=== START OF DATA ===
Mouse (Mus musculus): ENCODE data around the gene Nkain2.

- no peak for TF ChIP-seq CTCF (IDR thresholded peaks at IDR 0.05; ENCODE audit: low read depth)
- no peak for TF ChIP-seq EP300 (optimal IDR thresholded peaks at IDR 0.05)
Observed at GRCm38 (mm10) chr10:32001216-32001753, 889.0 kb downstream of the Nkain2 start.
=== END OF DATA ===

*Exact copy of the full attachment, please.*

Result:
Mouse (Mus musculus): ENCODE data around the gene Nkain2.

- no peak for TF ChIP-seq CTCF (IDR thresholded peaks at IDR 0.05; ENCODE audit: low read depth)
- no peak for TF ChIP-seq EP300 (optimal IDR thresholded peaks at IDR 0.05)
Observed at GRCm38 (mm10) chr10:32001216-32001753, 889.0 kb downstream of the Nkain2 start.